When a child advances to the 11th grade, not only the child, but also the parents begin to feel the pressure of gaining admission to the college of their choice. ‘Their’ is the operative word here because parents must evaluate the college in light of their own resources. So, anxiety time sets in big time.
While it can be exciting to gather materials and research colleges, it can also be downright sobering and daunting to realize that the admission process is a complicated process. Yet, one that has to be mastered by both parents and children. What about costs? Oh, yes! If you are planning to visit campuses, you must allocate portion of your budget for that. But before we talk about that part of the process, all concerned must first deal with the most serious of all steps of the process—the personal essay that must accompany the application.
All other components —SAT, ACT scores, volunteer work, recommendations, etc.— while important aren’t as tough as the composition of that personal essay.
Naïve students and parents often think that writing that essay is like writing an e-mail. Or that by having the English teacher correct it, and by re-writing, revising, honing, and polishing the essay during the year, that is all that is needed—they’re in for great disappointment.
Admission officers, admission committee members, alumni volunteers, and others involved in reviewing applications rely heavily on these personal essays. No college has the same process, but in general, the essay is the only tool that yields a glimpse into the applicants’ inner lives, their perspective on life, their attitudes, their motivation, ethics, politics, and love or dislike of community. So do not for a second underestimate its value. That is why elite colleges assign a great value to it, with some admission officers admitting —off the record of course— that scores and GPAs are but picayune adjuncts, feeble complements to the personal essay.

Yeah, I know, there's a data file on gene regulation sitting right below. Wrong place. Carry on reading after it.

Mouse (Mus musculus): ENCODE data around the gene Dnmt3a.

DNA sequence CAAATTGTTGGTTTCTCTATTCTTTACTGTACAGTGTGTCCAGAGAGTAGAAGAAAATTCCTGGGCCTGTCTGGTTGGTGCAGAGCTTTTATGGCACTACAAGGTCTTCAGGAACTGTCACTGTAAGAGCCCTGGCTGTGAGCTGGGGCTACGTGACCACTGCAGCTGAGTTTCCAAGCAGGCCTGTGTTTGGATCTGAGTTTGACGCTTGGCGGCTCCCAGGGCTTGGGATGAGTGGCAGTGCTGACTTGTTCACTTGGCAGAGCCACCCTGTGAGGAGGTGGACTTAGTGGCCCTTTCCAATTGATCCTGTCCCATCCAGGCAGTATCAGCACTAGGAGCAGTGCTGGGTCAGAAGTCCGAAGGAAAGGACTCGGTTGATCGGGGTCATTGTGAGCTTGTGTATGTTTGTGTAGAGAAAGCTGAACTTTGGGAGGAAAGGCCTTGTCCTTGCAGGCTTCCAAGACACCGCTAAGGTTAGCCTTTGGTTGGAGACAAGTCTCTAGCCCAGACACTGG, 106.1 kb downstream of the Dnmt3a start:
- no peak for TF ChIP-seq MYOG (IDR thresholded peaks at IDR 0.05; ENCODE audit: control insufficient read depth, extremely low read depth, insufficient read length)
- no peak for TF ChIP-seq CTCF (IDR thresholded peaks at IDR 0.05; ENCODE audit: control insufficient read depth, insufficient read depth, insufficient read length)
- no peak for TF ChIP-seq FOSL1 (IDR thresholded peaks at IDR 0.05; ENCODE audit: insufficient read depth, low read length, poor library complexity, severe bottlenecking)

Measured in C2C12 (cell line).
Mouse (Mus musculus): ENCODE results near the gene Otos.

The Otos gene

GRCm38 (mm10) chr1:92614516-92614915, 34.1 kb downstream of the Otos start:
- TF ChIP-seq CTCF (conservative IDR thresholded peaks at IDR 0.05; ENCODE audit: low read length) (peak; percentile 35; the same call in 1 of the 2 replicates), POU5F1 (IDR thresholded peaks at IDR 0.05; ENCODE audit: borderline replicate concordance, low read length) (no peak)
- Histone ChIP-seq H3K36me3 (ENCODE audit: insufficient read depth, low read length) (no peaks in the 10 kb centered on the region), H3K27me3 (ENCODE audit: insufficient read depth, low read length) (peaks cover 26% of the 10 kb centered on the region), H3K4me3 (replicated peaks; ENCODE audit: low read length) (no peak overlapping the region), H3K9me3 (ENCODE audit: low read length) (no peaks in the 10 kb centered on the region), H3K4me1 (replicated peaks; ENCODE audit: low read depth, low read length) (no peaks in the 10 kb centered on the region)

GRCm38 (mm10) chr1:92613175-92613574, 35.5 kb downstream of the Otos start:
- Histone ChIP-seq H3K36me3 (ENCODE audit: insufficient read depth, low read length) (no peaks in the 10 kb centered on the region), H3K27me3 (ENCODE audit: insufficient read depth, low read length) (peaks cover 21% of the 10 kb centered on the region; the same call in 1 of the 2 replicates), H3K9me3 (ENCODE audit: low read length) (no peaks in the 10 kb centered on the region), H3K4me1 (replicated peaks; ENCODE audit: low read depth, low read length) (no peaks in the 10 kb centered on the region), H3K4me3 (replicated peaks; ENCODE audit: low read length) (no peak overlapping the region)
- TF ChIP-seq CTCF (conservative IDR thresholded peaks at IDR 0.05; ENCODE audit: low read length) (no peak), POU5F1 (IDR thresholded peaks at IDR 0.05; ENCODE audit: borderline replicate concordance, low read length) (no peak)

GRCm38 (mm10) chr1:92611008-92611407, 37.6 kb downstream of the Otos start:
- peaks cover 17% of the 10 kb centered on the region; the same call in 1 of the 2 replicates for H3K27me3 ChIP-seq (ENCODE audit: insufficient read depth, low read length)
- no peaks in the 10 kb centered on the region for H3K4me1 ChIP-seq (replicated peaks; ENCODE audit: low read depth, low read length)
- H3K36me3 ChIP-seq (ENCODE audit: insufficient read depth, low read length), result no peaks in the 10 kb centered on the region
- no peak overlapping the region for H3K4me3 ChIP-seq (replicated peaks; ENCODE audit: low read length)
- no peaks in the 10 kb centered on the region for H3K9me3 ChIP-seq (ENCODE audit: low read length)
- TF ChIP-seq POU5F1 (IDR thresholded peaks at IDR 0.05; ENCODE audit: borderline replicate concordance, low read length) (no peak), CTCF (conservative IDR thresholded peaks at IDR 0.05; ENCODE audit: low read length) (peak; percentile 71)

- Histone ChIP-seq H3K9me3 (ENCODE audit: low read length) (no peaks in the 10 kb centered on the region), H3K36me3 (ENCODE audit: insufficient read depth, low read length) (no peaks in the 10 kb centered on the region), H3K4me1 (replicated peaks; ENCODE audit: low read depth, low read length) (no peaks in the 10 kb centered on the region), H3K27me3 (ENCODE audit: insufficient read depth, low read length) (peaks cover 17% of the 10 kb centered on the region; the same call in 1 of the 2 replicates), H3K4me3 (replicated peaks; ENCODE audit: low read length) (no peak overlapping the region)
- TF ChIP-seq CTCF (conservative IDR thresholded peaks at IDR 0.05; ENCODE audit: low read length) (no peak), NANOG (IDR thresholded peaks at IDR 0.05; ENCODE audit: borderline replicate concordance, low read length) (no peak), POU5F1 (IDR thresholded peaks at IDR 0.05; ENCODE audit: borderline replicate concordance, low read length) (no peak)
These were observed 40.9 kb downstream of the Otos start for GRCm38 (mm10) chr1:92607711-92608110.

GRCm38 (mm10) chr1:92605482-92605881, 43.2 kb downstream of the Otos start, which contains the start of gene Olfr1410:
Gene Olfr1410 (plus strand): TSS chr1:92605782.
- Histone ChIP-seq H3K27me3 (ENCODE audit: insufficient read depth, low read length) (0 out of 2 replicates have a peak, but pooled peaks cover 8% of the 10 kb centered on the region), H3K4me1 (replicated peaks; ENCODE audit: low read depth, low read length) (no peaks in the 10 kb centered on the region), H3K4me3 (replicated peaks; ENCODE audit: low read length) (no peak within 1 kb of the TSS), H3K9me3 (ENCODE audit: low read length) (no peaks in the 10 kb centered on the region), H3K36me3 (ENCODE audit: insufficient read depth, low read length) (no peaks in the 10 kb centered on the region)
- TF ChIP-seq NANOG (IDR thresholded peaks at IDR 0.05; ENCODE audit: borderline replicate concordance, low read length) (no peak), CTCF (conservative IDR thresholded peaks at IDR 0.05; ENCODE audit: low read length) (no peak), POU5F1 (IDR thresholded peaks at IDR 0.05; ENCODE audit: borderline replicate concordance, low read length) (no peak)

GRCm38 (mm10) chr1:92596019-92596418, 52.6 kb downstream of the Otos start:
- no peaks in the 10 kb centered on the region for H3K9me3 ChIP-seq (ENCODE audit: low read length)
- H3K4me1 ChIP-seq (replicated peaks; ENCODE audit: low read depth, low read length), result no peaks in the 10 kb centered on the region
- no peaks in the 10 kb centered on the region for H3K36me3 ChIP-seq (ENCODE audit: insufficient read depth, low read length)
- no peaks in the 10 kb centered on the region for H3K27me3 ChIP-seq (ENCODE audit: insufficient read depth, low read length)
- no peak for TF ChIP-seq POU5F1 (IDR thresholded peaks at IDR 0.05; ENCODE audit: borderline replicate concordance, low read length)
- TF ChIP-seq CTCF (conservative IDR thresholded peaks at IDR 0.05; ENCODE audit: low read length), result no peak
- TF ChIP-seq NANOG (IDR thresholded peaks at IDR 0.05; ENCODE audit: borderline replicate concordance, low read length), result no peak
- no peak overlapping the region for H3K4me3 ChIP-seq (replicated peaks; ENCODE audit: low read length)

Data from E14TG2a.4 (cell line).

And it only makes sense. Just think of an admission officer receiving ten thousand applications for 600 spots. How do you separate the wheat from chaff? Furthermore, most of the applicants have superior GPAs, glowing recommendations, and stellar extracurricular records.
What separates the wheat from the chaff is the personal essay.
Those students who attach well written essays, with serious personalized content, and with a voice that is distinctly theirs and not the voice of a paid essay coach, or even less—that of parents, they —the children— have a fighting chance. Teenagers must sound like teenagers and that is what the admission agents look for: a personal voice. A touching anecdote written with sincerity and in the teenager’s voice will probably propel the application to the top of the heap.
Having participated in the admission process as a volunteer, I once read an essay that not only brought tears to my eyes, but also taught me about the problem of euthanasia. The applicant communicated —in plain, unpretentious, monosyllabic words— his juvenile turmoil, the anger, and the resentment he felt when his parents put his dog to sleep. If I remember correctly, his concluding paragraph was what caught my eye: “At that point in my life,” he wrote, “all I could think of was that life really sucks.” Adding later, “ … now I feel differently, and your pre-med undergrad program will help me become a medical doctor, for now I revere life and want to make a difference.”
Now, only a teenager can use the word ‘sucks’ and not be self-conscious or offensive about it. Little details about an applicant’s outlook on life can be more telling than saccharine recommendations, engorged extra-curricular activities, or even off the charts GPAs.